This tip will save you from the embarrassment of grabbing the wrong bread plate (or wine glass) at a formal party.
A friend of mine told me this story about one of the first formal parties he attended. It was one of those kinds of affairs where someone pulled out all the stops. And despite all the preparation and reading, he had no idea what to do.
“Suddenly, I had performance anxiety,” he laughs.
“There was every imaginable utensil, plate, glass and other things I’ve never seen set on the table,” he said. “I was confused, but then I discovered that my neighbor was confused – in fact, I think the whole table was completely at a loss.”
“What did you do?” I asked.
“We shared. We made it work,” he laughed. “Even the host thought it was amusing.”
The funny part is, my friend is the maître d’ of a five-star restaurant in Laguna Beach, CA where table rules are the standard for every meal. Beyond plates and utensils, there are practical rules like no elbows on the table, no reaching in front of the person next to you, always say “please” and “thank you,” and so on.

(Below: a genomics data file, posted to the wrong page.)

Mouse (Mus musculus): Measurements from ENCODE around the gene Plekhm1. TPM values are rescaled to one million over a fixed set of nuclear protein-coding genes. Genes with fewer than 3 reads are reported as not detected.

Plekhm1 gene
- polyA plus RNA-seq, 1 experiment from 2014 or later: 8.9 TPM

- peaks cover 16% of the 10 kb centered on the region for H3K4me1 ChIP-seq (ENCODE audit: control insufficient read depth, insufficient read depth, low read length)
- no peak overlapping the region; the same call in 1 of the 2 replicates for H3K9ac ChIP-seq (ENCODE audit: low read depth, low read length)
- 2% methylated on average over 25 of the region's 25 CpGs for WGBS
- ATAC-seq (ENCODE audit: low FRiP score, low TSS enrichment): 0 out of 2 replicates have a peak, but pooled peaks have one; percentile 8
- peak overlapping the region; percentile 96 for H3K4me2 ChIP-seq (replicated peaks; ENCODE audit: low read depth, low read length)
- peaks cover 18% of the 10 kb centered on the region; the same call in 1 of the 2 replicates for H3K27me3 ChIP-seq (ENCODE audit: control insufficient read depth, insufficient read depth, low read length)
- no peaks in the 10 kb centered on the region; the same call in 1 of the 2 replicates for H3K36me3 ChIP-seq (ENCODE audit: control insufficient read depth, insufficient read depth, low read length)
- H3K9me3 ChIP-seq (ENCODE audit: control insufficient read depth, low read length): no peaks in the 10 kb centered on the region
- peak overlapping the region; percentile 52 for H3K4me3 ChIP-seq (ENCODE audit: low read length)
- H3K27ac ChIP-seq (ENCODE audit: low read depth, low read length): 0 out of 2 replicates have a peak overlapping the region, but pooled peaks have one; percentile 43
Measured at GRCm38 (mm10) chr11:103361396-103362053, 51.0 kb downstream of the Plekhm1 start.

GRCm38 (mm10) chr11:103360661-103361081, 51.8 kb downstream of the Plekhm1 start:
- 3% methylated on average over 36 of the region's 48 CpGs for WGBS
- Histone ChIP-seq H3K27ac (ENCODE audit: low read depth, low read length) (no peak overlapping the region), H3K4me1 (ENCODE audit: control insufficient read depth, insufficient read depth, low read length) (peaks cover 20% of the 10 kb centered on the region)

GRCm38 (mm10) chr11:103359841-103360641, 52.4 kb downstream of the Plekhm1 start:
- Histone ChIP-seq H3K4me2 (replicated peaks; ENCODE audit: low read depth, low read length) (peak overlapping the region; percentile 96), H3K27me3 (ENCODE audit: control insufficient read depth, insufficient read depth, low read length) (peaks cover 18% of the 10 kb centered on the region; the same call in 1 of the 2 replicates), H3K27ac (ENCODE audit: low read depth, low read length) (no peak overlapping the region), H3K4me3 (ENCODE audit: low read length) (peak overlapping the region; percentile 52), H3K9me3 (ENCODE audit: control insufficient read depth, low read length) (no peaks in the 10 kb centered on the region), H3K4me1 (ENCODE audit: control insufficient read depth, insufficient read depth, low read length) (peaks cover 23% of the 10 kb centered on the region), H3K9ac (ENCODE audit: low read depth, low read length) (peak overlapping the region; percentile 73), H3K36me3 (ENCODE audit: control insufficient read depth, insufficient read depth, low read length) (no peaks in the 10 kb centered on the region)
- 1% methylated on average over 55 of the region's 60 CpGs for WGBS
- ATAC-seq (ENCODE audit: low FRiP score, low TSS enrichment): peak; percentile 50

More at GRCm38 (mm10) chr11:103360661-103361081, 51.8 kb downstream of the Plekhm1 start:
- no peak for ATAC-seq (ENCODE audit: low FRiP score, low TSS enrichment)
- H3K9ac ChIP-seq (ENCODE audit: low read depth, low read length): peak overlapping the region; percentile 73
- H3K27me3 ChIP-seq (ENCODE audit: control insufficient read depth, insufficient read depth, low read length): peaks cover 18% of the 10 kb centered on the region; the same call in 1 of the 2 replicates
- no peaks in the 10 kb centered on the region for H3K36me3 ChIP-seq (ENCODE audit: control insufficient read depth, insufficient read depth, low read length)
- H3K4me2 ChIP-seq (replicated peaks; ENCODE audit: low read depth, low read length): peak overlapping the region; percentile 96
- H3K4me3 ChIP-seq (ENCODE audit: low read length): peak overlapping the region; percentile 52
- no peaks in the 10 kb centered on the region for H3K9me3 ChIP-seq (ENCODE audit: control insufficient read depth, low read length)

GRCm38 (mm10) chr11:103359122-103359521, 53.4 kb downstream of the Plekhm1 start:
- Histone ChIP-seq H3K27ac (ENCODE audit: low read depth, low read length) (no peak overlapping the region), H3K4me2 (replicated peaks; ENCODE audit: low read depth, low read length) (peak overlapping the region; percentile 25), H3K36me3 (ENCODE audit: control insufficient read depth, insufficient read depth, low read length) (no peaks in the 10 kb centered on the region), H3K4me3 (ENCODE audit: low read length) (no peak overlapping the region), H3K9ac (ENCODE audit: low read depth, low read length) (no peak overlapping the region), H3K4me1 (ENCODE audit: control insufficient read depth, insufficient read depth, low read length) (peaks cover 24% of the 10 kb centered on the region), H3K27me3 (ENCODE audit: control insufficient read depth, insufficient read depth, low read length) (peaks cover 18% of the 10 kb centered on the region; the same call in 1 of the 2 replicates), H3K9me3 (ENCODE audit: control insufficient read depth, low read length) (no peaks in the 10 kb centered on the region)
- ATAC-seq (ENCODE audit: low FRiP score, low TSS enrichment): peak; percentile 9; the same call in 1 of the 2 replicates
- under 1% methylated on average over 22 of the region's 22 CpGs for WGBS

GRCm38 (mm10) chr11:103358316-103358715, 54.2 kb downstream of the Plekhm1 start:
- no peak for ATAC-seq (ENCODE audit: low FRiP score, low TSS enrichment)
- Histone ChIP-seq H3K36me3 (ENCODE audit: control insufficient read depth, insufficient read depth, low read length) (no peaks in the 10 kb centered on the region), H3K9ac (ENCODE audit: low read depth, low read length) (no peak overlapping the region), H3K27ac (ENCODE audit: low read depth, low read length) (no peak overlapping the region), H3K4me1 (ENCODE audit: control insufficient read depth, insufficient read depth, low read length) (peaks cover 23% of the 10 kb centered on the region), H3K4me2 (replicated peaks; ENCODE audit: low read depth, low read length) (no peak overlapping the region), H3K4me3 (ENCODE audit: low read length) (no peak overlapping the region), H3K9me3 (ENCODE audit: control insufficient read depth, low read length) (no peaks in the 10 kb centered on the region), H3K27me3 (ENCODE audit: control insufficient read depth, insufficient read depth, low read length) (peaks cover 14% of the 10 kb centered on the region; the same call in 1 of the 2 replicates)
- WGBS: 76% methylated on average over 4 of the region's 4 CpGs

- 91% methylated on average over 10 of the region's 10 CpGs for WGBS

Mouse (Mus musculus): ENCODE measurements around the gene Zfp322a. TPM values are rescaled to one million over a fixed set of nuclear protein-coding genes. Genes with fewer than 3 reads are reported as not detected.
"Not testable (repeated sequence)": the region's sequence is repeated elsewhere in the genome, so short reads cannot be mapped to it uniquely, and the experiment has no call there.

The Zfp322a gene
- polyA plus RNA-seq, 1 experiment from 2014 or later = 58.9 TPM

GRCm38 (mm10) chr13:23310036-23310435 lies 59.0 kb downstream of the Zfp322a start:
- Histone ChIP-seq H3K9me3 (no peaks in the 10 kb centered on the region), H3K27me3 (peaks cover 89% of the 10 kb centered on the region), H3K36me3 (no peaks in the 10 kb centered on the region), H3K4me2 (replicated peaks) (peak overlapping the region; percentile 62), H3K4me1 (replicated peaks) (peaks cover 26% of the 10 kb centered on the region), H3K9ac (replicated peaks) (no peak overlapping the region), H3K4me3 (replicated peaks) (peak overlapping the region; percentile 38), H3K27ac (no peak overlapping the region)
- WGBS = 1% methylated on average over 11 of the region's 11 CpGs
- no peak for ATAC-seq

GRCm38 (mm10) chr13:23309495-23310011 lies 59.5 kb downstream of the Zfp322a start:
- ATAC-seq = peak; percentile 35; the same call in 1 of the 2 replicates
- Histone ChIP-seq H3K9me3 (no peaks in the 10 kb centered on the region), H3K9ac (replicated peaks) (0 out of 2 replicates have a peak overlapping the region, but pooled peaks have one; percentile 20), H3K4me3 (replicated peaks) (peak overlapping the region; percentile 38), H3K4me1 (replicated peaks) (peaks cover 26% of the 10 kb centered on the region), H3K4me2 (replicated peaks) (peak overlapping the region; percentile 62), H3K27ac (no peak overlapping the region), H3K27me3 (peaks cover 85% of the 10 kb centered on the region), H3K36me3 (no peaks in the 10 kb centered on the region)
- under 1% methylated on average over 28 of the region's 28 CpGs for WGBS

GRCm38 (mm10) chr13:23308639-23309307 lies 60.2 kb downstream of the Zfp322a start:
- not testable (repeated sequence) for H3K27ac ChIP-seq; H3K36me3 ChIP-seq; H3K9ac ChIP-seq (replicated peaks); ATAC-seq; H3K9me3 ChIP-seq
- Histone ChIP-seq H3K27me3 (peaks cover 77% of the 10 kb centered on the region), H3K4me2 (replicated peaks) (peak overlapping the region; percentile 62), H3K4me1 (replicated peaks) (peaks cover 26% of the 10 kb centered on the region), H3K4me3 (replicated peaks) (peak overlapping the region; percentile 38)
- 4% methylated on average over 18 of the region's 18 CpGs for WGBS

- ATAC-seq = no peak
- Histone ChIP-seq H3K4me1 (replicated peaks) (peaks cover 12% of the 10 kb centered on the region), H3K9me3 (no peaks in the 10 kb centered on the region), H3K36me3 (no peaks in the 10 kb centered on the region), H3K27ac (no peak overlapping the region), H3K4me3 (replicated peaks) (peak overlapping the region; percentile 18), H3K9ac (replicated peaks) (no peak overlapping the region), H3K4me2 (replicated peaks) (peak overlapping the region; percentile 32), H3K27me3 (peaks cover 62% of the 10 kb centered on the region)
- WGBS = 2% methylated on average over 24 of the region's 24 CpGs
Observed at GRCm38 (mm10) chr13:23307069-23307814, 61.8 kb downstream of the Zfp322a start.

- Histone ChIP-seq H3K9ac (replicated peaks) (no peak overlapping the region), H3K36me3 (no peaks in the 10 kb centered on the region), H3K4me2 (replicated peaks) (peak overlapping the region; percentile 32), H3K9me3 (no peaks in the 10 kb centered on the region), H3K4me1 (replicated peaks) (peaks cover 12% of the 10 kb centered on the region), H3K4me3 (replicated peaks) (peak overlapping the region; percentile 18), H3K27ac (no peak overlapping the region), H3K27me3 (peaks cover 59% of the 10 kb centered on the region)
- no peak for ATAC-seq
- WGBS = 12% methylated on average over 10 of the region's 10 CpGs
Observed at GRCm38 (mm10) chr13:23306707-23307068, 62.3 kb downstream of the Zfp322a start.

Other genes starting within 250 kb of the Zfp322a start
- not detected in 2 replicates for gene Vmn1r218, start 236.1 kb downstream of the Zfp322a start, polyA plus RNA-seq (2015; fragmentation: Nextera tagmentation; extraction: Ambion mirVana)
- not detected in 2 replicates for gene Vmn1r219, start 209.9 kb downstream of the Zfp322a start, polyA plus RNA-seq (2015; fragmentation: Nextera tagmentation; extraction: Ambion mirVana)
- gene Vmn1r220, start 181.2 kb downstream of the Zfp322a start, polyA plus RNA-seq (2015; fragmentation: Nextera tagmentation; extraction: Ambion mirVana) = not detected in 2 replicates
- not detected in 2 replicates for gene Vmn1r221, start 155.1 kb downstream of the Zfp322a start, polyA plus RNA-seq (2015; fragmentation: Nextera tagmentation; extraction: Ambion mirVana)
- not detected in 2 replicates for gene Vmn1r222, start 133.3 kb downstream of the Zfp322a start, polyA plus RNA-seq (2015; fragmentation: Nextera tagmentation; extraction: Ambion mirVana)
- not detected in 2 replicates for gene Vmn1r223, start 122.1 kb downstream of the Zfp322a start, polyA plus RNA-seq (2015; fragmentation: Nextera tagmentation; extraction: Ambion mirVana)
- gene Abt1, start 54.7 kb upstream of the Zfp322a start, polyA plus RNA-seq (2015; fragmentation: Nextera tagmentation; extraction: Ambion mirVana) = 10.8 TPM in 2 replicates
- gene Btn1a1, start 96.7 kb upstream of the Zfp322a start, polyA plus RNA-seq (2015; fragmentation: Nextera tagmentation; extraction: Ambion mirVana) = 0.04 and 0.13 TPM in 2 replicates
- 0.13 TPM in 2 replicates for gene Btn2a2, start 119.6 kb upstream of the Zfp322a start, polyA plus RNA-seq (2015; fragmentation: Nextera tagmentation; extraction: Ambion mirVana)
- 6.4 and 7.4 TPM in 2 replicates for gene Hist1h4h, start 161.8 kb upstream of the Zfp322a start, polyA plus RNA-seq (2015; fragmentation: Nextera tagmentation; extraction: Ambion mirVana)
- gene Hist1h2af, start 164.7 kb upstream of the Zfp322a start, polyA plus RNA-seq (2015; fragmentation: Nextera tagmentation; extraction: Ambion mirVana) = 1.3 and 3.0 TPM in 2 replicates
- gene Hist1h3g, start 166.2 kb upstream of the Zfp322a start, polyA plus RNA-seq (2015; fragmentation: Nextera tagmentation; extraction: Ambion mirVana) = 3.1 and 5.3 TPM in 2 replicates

My historian friend tells me that table manners evolved over time since the early Renaissance as a part of the cultural revolution. But how about this as a surprise – table rules probably began in Italy (yay!) and not France. Cultural anthropologists (there’s a title for you) attribute the move toward universal social manners with a book written in 1558 by the poet Giovanni della Casa titled “Galateo.” In it, he describes all kinds of manners, including washing hands before sitting down, the use of hands while eating, and the way of putting food into your mouth.
Today, rules cover a myriad of things, right up to how and when one sits at a formal dinner table if royalty is present. But for your table, it’s the bread plate.
The first tip, from my friend the career Maître d’, is that at a party where nobody is sure whose bread plate is whose (much less, which plate is the bread plate), don’t feel bad. Nobody else is sure either. The person on the other side is just as confused and bewildered as you are.
The second tip, from me – keep your cool and ask questions. Dinner is to be an enjoyable, friendly experience. Nothing good happens if you feel like you’re taking a test.
The third tip is a little trick I picked up a long time ago. Touch your thumb and forefinger together to form a small “d” with your right hand and a little “b” with your left. Now, think of the little “d” on your right hand. It stands for “drink.” Those glasses on your right are yours. The little “b” on left-hand stands for “bread.” That’s YOUR bread plate!
Now you’ll never be confused again.